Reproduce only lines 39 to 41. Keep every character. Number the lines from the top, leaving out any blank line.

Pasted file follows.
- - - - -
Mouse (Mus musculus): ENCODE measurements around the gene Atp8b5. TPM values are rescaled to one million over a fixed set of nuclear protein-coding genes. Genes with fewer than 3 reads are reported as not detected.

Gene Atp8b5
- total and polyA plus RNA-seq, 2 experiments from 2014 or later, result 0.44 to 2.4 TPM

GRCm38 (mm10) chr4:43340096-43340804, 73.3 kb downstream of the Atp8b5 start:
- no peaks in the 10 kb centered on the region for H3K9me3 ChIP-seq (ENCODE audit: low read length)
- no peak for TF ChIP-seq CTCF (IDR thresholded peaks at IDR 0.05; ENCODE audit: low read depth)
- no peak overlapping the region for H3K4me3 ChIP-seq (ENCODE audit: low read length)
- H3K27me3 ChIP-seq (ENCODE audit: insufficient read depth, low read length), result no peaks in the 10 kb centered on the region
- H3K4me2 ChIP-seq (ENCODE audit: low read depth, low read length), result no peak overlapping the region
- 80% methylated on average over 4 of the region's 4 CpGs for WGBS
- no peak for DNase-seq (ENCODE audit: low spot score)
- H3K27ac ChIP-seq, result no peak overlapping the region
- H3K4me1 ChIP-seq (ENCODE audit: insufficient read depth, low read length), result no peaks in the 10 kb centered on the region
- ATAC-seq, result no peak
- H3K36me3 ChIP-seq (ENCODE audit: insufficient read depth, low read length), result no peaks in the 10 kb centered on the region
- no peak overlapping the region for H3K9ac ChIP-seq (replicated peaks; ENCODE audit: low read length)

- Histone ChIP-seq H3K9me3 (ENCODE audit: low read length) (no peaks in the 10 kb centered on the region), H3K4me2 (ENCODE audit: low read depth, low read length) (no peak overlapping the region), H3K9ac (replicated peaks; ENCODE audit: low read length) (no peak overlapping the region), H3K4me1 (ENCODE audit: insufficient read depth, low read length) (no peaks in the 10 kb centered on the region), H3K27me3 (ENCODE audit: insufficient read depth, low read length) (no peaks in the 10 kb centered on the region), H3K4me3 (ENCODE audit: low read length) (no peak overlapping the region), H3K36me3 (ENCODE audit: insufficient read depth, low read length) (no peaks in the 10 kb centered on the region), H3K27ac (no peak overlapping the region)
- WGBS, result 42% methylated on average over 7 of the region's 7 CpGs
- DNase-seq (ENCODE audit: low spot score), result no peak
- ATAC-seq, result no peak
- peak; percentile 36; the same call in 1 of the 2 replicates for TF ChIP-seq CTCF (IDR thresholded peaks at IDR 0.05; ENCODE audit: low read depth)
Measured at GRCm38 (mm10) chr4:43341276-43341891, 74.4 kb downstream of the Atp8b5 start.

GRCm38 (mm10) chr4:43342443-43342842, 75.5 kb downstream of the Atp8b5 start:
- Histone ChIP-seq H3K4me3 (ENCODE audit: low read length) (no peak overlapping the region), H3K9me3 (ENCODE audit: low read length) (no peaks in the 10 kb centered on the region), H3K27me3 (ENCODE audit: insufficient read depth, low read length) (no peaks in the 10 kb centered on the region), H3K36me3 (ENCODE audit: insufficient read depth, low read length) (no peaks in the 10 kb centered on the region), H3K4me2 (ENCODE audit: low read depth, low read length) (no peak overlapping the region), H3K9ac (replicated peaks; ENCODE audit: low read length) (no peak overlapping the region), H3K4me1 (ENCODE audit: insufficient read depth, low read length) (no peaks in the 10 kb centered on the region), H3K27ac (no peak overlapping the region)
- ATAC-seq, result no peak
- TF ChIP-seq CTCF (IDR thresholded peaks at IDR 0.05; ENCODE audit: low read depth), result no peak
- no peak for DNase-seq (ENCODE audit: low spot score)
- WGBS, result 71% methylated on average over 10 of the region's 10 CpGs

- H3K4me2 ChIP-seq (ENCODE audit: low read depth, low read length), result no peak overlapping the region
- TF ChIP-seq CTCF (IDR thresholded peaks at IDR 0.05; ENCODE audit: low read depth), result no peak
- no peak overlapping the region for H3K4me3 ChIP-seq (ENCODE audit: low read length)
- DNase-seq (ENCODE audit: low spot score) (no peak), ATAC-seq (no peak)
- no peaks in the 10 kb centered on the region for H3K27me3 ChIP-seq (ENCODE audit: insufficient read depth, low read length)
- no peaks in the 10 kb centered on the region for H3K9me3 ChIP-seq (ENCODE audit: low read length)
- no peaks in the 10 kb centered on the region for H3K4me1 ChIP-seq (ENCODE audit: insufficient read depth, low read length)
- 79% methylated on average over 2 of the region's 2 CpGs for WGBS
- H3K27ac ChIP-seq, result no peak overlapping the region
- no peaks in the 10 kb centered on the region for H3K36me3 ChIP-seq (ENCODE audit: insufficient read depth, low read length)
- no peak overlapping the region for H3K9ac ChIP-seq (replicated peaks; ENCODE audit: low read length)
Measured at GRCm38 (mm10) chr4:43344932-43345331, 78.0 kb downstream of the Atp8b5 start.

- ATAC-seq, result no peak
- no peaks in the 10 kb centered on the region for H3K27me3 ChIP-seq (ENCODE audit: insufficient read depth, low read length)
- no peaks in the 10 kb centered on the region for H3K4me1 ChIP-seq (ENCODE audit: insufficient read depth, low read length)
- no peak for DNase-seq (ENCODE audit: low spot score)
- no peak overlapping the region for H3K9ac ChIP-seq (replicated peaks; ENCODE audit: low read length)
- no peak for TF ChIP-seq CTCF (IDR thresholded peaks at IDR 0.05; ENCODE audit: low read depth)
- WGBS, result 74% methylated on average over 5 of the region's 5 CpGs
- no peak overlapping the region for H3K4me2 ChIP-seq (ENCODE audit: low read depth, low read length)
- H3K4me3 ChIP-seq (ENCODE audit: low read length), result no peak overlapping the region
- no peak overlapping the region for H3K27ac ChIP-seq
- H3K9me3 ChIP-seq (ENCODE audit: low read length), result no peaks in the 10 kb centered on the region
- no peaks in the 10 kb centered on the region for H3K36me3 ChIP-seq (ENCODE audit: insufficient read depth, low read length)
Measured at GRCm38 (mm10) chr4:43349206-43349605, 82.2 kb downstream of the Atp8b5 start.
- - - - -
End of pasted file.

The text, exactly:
- no peak overlapping the region for H3K9ac ChIP-seq (replicated peaks; ENCODE audit: low read length)
Measured at GRCm38 (mm10) chr4:43344932-43345331, 78.0 kb downstream of the Atp8b5 start.

- ATAC-seq, result no peak